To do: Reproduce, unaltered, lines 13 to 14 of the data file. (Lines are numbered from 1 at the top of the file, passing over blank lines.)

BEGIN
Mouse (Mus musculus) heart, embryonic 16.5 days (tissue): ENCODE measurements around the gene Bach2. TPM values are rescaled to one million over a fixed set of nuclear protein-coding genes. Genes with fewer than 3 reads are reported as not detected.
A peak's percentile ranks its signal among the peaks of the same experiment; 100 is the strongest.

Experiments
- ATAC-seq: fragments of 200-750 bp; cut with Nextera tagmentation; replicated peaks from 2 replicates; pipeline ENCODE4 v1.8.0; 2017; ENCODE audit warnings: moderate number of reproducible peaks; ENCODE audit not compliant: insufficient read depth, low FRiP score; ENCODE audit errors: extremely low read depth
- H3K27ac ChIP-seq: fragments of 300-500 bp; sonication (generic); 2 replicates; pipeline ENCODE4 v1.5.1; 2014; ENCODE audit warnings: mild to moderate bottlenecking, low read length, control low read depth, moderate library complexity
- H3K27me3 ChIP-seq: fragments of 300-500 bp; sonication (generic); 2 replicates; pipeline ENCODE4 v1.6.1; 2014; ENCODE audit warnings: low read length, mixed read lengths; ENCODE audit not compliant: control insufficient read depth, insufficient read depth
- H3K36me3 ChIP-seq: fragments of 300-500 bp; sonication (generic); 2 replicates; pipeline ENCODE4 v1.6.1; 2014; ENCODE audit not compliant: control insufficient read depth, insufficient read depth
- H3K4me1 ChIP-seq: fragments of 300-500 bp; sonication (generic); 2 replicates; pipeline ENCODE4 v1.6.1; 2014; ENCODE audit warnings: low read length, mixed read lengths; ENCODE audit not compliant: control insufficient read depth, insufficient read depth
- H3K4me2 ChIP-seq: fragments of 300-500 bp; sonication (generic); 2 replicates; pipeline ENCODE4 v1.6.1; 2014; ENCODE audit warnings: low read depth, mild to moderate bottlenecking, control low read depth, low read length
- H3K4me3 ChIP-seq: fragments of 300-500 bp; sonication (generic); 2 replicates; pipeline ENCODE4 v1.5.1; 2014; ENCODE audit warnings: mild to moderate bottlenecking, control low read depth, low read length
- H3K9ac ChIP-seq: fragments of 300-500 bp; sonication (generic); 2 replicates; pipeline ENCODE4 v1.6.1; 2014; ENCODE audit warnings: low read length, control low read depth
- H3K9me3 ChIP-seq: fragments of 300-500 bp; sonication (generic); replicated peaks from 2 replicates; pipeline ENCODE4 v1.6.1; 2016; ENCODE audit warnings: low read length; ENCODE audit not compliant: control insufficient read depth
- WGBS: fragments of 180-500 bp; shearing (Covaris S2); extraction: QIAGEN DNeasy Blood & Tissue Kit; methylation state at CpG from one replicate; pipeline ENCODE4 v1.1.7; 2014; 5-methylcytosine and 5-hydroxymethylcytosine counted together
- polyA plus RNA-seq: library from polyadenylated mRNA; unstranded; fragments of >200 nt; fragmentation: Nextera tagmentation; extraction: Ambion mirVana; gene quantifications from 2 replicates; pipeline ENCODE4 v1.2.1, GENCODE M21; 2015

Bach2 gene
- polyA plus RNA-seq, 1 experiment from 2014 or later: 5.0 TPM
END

- WGBS: fragments of 180-500 bp; shearing (Covaris S2); extraction: QIAGEN DNeasy Blood & Tissue Kit; methylation state at CpG from one replicate; pipeline ENCODE4 v1.1.7; 2014; 5-methylcytosine and 5-hydroxymethylcytosine counted together
- polyA plus RNA-seq: library from polyadenylated mRNA; unstranded; fragments of >200 nt; fragmentation: Nextera tagmentation; extraction: Ambion mirVana; gene quantifications from 2 replicates; pipeline ENCODE4 v1.2.1, GENCODE M21; 2015